"The decision to under-represent the Ivory Coast during General Conference 2008 shows bias against the fast-growing African churches' conservative stances." --IRD Director of UM Action Mark Tooley
Contact: Loralei Coyle 202-682-4131, 202-905-6852 cell, email@example.com; Radio Interviews: Jeff Walton, firstname.lastname@example.org; both with The Institute on Religion and Democracy
WASHINGTON, May 4 /Christian Newswire/ -- The at least 600,000 member Ivory Coast United Methodist conference will be permitted only two delegates to the United Methodist Church's governing General Conference in 2008, due to a ruling this week from United Methodism's highest court.
United Methodism's prohibitions against actively homosexual clergy and same-sex unions have been vigorously enforced by the Judicial Council's conservative majority, most of whom are up for reelection in 2008. African United Methodism strongly support those prohibitions. There are under 8 million United Methodists in the U.S. and over 2 million in Africa.
Five of the Judicial Council's conservative members voted for Ivory Coast, while the three liberals voted against. A two-thirds majority of six was needed. But the council's one African member was unable to attend. As an elected official in the Democratic Republic of the Congo, he was prohibited from traveling at the time.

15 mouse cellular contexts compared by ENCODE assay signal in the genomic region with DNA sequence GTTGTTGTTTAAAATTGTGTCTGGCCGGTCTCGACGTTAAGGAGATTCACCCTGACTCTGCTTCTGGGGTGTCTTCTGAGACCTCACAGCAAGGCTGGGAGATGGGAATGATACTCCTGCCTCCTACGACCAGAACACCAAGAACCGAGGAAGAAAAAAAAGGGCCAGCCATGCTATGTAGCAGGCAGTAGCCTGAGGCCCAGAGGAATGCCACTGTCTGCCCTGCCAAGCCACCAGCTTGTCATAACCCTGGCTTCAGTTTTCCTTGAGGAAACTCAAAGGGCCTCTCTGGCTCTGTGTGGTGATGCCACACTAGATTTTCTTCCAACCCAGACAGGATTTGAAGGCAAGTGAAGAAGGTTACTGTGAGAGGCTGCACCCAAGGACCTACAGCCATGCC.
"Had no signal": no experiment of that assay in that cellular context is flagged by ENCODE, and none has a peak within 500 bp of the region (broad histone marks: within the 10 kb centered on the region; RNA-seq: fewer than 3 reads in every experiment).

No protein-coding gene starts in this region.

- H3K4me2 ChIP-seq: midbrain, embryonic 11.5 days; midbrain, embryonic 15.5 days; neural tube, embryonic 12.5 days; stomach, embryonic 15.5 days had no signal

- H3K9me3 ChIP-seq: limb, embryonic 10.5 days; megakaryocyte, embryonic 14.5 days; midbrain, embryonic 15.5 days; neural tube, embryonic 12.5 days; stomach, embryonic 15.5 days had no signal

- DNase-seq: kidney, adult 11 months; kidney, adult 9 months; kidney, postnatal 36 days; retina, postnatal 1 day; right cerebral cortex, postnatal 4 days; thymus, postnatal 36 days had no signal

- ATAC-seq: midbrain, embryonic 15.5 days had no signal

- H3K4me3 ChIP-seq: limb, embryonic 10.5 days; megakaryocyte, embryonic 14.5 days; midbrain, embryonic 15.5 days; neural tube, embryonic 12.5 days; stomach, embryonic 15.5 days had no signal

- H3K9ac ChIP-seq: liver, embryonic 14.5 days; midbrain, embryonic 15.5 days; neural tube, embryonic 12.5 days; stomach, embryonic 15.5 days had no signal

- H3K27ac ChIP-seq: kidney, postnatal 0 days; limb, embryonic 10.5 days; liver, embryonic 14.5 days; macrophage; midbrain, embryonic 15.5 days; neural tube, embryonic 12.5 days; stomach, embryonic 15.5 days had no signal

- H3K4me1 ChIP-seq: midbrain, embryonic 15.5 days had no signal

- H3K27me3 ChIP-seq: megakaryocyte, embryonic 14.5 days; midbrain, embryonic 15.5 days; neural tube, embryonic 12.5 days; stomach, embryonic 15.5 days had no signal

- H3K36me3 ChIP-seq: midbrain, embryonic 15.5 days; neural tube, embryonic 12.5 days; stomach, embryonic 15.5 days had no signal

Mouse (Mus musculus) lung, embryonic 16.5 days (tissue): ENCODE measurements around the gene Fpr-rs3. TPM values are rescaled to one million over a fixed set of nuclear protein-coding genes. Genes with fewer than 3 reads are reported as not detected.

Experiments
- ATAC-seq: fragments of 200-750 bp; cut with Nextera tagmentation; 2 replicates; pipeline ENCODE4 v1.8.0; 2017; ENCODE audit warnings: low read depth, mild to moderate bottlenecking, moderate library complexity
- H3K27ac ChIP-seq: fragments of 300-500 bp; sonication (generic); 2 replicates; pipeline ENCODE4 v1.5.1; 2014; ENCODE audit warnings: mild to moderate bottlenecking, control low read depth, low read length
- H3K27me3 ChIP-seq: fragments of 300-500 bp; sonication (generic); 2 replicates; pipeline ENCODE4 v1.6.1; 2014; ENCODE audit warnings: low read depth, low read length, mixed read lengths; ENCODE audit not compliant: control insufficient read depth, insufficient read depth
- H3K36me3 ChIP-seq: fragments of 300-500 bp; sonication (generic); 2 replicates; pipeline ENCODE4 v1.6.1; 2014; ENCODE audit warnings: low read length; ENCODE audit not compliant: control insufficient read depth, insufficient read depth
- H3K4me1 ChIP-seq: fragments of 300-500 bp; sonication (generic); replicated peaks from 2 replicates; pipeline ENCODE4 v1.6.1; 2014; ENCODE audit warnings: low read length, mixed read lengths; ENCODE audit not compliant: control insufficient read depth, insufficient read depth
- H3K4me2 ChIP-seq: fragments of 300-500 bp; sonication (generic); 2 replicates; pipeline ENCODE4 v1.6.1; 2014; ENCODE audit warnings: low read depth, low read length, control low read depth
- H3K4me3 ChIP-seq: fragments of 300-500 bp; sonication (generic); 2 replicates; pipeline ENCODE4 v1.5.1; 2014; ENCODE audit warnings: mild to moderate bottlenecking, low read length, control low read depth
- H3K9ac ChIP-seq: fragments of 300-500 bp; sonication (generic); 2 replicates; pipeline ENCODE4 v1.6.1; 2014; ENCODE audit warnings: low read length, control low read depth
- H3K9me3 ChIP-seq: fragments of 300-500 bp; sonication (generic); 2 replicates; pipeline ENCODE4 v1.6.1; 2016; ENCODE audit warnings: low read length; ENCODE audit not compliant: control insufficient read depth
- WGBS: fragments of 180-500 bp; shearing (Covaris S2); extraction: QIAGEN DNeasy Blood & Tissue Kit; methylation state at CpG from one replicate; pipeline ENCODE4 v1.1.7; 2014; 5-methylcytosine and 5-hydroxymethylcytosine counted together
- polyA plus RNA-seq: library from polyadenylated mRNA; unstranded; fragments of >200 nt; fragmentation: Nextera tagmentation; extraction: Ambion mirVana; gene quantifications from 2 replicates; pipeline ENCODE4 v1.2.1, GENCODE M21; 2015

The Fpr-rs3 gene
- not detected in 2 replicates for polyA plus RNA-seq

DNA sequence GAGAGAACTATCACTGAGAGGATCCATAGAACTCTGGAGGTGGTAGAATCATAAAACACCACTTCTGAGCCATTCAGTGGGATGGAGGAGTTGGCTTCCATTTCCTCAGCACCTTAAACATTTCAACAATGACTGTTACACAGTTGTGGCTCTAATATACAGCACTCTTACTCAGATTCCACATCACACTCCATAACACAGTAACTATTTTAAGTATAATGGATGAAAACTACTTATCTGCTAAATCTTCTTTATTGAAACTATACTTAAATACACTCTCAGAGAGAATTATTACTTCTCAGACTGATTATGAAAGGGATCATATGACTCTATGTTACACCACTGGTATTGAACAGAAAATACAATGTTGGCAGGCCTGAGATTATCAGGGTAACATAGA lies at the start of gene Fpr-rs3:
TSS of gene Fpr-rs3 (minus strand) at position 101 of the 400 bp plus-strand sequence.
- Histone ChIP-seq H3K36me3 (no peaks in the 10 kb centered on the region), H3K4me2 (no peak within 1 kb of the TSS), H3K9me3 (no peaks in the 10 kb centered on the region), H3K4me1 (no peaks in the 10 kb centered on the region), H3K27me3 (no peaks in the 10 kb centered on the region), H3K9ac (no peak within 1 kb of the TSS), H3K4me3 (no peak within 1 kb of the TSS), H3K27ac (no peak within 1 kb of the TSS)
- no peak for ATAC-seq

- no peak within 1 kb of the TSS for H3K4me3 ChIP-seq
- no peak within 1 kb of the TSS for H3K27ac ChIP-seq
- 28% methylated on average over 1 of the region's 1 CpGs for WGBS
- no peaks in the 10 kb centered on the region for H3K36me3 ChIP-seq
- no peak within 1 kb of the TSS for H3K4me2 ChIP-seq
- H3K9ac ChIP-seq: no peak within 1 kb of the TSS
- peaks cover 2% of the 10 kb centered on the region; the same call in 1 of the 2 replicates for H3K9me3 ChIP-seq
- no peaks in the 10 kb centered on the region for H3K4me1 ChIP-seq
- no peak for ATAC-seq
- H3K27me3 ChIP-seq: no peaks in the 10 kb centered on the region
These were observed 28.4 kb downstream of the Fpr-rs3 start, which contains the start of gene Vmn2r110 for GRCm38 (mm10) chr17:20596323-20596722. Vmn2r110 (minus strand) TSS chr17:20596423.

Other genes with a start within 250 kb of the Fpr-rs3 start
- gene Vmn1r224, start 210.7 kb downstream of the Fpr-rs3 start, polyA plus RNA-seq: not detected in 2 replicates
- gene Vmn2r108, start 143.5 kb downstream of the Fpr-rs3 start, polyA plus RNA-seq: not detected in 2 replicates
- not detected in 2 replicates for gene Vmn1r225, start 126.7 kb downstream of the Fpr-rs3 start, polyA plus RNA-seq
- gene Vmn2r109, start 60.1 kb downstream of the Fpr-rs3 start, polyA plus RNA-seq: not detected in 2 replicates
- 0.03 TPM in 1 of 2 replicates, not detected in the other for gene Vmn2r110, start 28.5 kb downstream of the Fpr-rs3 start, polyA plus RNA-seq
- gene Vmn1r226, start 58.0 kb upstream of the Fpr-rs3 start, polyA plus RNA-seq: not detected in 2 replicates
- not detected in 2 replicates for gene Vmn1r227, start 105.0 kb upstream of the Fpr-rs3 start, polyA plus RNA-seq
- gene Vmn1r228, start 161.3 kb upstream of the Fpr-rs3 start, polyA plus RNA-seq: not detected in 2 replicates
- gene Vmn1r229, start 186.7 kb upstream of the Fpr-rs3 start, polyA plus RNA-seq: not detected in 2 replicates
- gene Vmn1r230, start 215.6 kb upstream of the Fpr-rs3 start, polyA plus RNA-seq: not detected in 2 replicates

With full representation, Ivory Coast United Methodists would have gotten up to 80 delegates to the 2008 General Conference. There are nearly 1,000 delegates representing 11 million United Methodists around the world. The Ivory Coast will not get full representation until the 2012 General Conference.
The previously autonomous, and British-founded, Ivory Coast Methodist Church was accepted into the U.S.-based United Methodist Church at the 2004 General Conference. This is the second time that the Judicial Council has examined whether the church's constitution allows denying Ivory Coast its full delegate strength. At their Fall 2006 meeting, four conservatives voted for Ivory Coast, while three liberals voted against it. The reconsideration at the Spring meeting occurred to allow the previously absent members to vote. But the African member once again was unable to attend, and no alternate was available.
IRD Director of UM Action Mark Tooley commented,
"The three liberals on the Judicial Council that voted against Ivory Coast are the same three who have opposed enforcement of the church's teachings about marriage and homosexuality. They well know that delegates from the Ivory Coast will vote against the liberal agenda on sexuality issues.
"An increase in delegates from the Ivory Coast would correspond with a further decrease in delegates from other conferences – mostly the liberal areas whose memberships are plunging. The liberal members on the Judicial Council refused to let that happen.
"United Methodism's almost only growth has come from the evangelistic zeal of African churches. These African churches are entitled to full representation within the church's governing bodies.
"The decision to under-represent the Ivory Coast during General Conference 2008 results results from bias against the fast-growing African church's conservative stances."